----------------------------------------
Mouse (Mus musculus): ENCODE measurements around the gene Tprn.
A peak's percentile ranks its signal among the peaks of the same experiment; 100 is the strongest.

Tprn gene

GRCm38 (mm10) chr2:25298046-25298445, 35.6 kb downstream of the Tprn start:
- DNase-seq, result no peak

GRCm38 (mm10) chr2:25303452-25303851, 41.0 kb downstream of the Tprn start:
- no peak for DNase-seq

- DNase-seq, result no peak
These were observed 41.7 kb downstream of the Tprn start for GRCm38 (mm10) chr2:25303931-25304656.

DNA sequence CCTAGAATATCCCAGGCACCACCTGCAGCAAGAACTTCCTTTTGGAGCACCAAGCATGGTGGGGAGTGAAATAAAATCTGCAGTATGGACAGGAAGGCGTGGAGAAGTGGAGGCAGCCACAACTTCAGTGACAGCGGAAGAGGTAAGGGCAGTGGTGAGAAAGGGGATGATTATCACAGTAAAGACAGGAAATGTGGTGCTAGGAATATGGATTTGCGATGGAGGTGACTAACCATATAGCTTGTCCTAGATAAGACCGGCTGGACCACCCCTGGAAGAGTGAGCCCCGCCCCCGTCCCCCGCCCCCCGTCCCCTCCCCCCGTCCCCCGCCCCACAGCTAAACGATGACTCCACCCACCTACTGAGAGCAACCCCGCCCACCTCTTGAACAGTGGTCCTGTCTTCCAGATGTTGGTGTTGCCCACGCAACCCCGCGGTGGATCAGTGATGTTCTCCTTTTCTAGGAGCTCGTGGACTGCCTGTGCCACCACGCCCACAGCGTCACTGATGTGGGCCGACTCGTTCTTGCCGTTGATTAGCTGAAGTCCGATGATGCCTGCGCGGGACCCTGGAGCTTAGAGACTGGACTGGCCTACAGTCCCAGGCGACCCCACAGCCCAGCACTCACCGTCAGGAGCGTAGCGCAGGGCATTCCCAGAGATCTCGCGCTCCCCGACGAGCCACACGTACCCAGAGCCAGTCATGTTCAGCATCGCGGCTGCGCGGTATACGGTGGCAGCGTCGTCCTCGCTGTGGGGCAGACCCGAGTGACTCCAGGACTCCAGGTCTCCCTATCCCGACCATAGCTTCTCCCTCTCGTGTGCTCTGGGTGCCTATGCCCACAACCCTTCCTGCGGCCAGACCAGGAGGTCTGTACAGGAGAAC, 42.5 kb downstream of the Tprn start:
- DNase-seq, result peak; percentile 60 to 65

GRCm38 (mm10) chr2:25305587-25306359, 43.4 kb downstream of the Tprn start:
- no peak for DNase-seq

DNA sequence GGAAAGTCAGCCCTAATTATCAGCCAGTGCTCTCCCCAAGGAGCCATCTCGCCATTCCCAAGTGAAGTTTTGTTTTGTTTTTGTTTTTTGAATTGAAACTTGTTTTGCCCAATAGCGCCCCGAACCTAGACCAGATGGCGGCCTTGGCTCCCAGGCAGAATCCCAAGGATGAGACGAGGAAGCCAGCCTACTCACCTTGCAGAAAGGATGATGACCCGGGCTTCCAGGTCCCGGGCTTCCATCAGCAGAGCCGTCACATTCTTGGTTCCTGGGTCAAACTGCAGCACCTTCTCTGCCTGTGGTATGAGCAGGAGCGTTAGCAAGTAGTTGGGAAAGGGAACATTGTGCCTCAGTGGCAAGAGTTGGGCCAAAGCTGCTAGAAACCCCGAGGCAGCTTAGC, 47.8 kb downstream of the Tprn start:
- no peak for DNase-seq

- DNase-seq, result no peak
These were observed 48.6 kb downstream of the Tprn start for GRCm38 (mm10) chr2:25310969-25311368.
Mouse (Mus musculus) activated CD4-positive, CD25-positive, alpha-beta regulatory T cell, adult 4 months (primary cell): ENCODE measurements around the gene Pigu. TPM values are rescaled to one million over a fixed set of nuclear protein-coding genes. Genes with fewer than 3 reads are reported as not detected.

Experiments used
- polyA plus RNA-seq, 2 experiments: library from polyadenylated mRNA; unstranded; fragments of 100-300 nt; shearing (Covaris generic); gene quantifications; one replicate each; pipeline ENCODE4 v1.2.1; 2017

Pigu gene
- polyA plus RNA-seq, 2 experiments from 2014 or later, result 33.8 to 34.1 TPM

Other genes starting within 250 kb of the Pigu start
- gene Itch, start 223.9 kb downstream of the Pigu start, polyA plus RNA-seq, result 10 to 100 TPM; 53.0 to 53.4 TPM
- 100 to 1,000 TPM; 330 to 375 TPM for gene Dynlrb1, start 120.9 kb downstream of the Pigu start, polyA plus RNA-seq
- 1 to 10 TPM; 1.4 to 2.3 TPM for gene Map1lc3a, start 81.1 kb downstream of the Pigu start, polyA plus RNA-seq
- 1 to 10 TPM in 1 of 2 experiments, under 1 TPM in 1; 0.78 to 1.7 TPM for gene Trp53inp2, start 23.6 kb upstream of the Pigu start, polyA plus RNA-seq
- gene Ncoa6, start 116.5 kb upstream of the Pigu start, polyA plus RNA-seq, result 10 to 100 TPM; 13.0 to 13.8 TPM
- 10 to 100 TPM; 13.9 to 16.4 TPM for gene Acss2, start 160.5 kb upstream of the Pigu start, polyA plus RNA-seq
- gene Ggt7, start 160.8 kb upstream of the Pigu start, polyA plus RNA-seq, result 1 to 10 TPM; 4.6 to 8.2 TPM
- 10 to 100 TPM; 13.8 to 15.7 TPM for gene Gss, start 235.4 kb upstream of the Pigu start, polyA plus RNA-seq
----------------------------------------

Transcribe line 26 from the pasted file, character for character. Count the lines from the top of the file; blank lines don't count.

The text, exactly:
- 1 to 10 TPM; 1.4 to 2.3 TPM for gene Map1lc3a, start 81.1 kb downstream of the Pigu start, polyA plus RNA-seq